This Week: Conference Gladiators Could Be Named, Senate Budget Stalls

This week, the House and Senate are expected to name the people they’ll send to conference to come up with a new transportation bill. The Senate will be bringing its bipartisan bill; the House is bringing a bunch of poison pills. The president says he will veto anything with a Keystone pipeline approval in it, giving both sides the chance to say they’re putting Keystone before a massive infrastructure/jobs bill.

In a surprising shift, House Republicans declined an opportunity to try to axe bike/ped funding. Photo by ## Faust##

There are also amendments to deregulate coal ash and protect the Harbor Maintenance Trust Fund from poaching to fund surface transportation. Probably the amendment that has reform-minded folks most riled up (aside from the Keystone provision) is the one to tack on H.R. 7’s “streamlining” provisions, which nine environmental groups have said “would eviscerate our nation’s bedrock environmental laws [NEPA] and stifle public participation in the environmental review process.” All Democratic amendments — and one Republican amendment to “devolve transportation authority back to the states” – were rejected.

Notably, no one even proposed language to strip out Transportation Enhancements or the Congestion Mitigation and Air Quality Improvement Program (CMAQ). TE, especially, with its “set-aside” funding for things like bike/ped safety, has been the target of a special brand of Republican loathing. The Senate bill makes changes to the programs that bike/ped advocates have fought hard against, but it doesn’t just eliminate TE, as H.R. 7 would have.

Senate conferees will try to strike down these amendments and force passage of S. 1813 without these add-ons. But the House has had its opportunity to pass the Senate bill without amendments and rejected it. So, the stage is set for more of the bitter gridlock we’ve come to expect. A recent (non-scientific) poll by our friends at Politico’s Morning Transportation found 46 percent believing that Congress will approve a transportation bill before the current extension expires June 30, with almost the same number – 42 percent – believing it’ll be nothing but extensions till 2013.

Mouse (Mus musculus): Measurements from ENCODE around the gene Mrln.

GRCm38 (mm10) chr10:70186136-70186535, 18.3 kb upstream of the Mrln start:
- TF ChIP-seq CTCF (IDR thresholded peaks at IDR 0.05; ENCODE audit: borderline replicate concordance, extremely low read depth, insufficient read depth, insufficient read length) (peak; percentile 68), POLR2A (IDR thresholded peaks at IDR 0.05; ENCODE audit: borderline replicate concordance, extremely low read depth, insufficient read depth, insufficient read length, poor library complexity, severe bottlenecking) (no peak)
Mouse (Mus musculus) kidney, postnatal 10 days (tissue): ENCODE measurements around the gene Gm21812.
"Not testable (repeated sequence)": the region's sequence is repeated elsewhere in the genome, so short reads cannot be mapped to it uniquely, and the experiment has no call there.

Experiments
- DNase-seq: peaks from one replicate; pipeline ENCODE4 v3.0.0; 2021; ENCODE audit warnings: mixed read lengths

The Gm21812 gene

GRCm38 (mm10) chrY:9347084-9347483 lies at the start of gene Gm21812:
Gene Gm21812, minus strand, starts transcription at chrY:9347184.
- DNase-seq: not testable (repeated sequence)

And remember, even if they do manage to pass a bill by June 30, it’ll only be a 15-month bill. We will have had 33 months of extensions by then.

In related news: the Senate Transportation and HUD Appropriations Committee passed a 2013 budget last week [PDF], allocating $53.4 billion, down from $57.3 billion this year. Don’t be alarmed, though: as David Burwell at the Carnegie Endowment points out, it “includes a $5.4 billion increase over 2012 in unscored, offsetting receipts from HUD housing programs which, when added to the $53.4 billion comes to $58.8 billion.” The Senate budget includes $50 million to the Partnership for Sustainable Communities Regional Planning and Challenge Grant programs, which many fear the Republicans want to dismantle altogether, and $100 million for non-high-speed inter-city rail improvements, mostly for track upgrading. The rail appropriation is still a pittance compared to the Obama administration’s big dreams of bringing high-speed rail to 80 percent of the country, but it’s better than the big fat zero being proposed by the House.

The Senate also continues the TIGER grant program at half a billion dollars – same as 2012. Highway and transit get the same dose they did this year too.

The budget goes to the full Appropriations Committee next, but a vote doesn’t seem to be scheduled yet. Just as well – Majority Leader Harry Reid has made it clear that he doesn’t plan to pass a 2013 budget before the election.


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